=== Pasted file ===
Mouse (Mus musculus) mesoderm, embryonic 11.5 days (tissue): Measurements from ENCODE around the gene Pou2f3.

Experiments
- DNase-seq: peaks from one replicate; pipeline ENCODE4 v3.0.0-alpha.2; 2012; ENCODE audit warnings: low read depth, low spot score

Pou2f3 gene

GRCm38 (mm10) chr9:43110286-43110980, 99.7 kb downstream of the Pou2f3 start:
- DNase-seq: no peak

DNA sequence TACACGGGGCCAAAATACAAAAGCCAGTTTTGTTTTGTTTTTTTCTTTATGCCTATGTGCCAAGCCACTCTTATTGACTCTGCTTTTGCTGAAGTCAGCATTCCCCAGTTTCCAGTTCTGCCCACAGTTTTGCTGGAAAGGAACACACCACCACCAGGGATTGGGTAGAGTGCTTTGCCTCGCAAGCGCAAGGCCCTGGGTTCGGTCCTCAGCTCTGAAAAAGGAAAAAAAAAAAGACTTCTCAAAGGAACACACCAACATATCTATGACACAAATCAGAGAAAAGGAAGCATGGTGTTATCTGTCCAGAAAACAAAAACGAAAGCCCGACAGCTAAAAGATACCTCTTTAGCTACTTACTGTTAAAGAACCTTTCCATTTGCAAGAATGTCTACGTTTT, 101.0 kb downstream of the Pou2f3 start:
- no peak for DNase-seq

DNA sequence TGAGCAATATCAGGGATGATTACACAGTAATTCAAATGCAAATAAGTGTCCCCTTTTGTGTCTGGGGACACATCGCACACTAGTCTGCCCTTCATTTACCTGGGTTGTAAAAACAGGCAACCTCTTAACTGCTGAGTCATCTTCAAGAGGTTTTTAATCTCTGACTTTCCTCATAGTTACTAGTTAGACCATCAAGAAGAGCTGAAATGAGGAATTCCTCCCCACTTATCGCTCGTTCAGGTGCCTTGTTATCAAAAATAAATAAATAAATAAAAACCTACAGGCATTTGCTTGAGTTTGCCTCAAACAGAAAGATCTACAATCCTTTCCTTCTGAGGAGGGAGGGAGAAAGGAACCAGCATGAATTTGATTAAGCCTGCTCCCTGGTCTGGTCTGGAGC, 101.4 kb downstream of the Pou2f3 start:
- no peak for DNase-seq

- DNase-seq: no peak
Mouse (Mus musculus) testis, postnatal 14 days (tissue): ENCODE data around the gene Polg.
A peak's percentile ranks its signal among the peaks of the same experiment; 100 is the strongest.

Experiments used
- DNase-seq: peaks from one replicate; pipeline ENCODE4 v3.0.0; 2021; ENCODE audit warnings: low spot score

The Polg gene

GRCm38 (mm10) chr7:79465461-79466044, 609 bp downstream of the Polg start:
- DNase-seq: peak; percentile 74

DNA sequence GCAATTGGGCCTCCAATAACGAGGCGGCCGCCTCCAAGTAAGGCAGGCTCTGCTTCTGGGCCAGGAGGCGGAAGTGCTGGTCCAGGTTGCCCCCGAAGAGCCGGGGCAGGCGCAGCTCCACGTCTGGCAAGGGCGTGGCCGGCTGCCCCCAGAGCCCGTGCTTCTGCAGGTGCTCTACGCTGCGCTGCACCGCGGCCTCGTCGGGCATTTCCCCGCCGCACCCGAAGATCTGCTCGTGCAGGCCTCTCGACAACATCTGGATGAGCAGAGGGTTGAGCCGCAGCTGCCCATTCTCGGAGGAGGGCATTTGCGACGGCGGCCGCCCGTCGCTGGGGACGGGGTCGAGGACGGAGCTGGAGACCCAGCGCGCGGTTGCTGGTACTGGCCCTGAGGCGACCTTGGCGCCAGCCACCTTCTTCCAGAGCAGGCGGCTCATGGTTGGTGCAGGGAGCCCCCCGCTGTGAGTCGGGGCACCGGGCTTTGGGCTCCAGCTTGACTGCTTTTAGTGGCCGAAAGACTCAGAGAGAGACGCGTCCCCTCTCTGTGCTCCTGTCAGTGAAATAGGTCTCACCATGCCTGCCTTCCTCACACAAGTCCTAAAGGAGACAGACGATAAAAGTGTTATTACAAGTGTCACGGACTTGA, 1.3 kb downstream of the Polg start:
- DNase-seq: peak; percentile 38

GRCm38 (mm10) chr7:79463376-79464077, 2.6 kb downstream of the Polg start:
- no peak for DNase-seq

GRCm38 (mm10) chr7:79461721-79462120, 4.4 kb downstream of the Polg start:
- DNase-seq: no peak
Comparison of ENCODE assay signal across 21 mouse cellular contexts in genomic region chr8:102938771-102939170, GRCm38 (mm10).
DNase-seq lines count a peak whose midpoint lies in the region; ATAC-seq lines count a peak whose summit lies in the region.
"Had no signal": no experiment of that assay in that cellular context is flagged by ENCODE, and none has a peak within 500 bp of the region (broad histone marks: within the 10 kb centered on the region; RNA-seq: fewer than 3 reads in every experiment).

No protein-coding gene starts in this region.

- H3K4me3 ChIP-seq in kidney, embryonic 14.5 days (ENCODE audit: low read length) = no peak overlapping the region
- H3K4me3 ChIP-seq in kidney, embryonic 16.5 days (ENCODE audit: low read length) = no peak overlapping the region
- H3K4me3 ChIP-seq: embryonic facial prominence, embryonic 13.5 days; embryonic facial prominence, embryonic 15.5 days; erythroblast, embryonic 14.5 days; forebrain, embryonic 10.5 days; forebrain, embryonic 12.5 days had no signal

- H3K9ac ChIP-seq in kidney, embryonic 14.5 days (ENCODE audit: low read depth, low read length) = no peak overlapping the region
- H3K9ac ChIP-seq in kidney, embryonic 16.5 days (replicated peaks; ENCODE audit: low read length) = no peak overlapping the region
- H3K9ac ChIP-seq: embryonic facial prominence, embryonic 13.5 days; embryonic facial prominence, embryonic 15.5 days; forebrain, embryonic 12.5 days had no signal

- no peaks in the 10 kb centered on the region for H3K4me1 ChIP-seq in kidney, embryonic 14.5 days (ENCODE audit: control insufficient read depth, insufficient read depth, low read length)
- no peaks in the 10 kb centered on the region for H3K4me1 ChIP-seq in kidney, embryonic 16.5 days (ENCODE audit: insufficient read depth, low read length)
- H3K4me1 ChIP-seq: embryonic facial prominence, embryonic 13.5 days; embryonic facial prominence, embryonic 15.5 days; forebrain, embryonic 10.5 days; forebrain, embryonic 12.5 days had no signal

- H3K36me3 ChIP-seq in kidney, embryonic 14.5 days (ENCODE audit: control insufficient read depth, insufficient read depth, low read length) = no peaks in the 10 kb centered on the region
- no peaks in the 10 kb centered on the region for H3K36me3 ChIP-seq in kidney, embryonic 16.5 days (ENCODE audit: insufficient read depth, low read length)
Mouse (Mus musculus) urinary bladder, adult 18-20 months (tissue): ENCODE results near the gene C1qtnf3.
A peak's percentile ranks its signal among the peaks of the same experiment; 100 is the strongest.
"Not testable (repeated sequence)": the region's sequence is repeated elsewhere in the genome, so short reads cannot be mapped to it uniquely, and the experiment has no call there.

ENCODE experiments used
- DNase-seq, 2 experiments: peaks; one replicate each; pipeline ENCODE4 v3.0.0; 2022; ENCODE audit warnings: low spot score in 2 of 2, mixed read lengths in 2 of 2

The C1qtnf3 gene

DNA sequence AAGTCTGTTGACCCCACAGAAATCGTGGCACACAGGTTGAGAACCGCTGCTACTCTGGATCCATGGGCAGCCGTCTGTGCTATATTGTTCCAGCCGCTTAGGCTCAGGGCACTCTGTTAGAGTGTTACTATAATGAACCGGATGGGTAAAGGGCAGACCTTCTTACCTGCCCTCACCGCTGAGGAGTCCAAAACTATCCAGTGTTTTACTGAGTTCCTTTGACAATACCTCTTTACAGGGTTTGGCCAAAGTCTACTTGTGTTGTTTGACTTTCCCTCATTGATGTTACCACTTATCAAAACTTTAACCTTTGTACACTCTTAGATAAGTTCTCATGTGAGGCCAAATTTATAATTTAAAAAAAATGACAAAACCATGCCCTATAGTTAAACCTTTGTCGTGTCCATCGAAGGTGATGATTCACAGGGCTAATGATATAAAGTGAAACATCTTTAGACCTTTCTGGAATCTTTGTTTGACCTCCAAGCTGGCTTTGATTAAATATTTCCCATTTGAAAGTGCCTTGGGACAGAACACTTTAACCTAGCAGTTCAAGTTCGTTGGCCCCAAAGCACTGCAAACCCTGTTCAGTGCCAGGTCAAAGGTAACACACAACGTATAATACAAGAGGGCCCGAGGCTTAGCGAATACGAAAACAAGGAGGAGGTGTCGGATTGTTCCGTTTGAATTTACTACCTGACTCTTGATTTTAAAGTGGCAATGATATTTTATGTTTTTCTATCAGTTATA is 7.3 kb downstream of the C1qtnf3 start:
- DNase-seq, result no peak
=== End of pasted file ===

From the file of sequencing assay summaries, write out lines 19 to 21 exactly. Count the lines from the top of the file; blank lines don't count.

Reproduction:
DNA sequence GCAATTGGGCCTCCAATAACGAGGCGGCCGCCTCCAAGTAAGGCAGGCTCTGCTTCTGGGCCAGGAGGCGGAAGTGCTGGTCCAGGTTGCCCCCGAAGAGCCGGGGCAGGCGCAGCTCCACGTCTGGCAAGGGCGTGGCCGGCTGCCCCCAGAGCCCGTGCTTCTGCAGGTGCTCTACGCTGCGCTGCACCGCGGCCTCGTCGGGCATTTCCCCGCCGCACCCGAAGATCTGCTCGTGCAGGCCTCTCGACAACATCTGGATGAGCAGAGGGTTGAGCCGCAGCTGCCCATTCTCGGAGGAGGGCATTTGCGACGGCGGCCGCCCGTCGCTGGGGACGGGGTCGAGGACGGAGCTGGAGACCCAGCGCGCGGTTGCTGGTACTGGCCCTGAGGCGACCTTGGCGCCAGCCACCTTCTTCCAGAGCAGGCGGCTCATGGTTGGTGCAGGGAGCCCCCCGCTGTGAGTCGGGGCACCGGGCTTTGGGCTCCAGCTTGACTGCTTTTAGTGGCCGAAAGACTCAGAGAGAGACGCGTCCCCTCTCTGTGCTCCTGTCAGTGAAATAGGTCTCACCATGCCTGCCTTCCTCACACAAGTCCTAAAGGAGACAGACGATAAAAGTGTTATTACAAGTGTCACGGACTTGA, 1.3 kb downstream of the Polg start:
- DNase-seq: peak; percentile 38

GRCm38 (mm10) chr7:79463376-79464077, 2.6 kb downstream of the Polg start: